From time to time Calcbench likes to do a quick analysis of financial data, to see what aggregate numbers among many companies might tell us about corporate performance. Today’s metric: free cash flow.
We last looked at free cash flow 12 months ago. “FCF” is a non-GAAP metric, generally defined as a company’s operating cash flow minus capital expenditures. That is, it’s the money that remains after the company pays to maintain its assets and operations.
Why is FCF useful? Because it indicates how much cash a company has for non-essential endeavors: investing more in R&D, making acquisitions, buying back shares, and so forth. So we wanted to see what the latest picture looks like, among the S&P 500 and among all public filers generally.
First is free cash flow among the S&P 500. We examined the average quarterly FCF per filer, from first quarter 2013 through first quarter 2018. As you can see in Figure 1 below, FCF fluctuates considerably from one quarter to the next — but the trend line, noted in red, clearly tilts downward.
What might that mean? Well, we know that cost of revenue has been rising lately, as has Sales, General & Administrative expense. It’s also worth noting that FCF in first quarter 2018 is up sharply ($502 million) relative to first quarter FCF in the prior three years, when it hovered below $350 million. That coincides with the first full quarter after last year’s corporate tax cut, which put a lot of cash into company coffers. Hmmm.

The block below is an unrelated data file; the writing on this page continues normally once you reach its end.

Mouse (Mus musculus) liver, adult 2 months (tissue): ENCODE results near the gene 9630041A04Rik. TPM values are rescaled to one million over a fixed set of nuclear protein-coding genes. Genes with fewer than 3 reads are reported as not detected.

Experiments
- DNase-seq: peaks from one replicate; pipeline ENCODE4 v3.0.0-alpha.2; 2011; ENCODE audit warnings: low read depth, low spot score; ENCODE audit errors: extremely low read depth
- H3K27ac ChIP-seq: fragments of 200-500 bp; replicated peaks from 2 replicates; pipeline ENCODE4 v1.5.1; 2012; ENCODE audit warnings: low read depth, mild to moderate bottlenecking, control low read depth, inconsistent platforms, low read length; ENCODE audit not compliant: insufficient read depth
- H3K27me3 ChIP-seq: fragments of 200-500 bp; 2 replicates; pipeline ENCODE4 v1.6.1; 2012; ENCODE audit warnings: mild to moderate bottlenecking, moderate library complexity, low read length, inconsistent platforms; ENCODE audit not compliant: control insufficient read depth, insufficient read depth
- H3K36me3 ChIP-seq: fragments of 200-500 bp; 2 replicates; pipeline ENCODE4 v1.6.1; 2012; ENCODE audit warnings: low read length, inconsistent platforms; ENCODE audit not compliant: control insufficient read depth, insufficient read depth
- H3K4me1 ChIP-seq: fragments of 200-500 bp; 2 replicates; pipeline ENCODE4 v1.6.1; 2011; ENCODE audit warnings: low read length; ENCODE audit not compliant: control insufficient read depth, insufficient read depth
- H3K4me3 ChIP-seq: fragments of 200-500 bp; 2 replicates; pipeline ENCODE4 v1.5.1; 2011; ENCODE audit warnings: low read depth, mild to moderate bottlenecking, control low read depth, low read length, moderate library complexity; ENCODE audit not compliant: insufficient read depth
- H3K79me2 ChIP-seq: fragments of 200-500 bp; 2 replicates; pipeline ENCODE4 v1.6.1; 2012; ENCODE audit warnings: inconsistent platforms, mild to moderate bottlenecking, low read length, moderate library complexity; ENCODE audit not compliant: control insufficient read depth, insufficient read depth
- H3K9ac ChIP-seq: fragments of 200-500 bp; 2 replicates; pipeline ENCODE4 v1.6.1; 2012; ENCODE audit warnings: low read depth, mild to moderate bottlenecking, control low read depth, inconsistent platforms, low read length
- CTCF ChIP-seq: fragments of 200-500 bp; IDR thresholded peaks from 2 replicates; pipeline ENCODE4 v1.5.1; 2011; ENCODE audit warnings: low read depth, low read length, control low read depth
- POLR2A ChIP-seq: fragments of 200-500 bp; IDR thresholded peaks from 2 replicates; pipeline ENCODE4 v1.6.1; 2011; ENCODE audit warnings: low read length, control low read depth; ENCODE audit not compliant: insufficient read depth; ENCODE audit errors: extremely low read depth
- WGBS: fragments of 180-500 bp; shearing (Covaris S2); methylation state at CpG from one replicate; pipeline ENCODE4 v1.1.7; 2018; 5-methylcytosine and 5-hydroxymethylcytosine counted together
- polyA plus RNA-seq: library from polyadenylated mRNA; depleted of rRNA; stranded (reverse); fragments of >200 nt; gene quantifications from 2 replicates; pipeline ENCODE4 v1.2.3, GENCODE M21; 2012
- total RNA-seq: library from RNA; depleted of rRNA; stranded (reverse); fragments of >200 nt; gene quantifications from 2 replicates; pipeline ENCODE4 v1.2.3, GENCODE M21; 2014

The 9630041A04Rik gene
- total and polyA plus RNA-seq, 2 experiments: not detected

We could speculate that if FCF suddenly turns upward for the rest of 2018 — something we won’t know for many months yet — that might be tax reform at work. Once those quarterly statements arrive financial analysts might want to look more closely at specific companies to understand: is free cash flow rising because of smart cost management, or because of tax reform?
We also have an FCF analysis for all public filers, in Figure 2 below. Here we can see the trend is decidedly upward, even if average FCF is much lower in absolute dollars (because we’re looking at smaller companies with smaller financial operations overall).
On the other hand, we also see that same phenomenon of first quarter 2018 FCF much higher than comparable first quarters in prior years. Tax reform? Something else? We don’t know. But as always — Calcbench does help you see the trends at large, so you can ask the right question for the specific companies that matter most to you.
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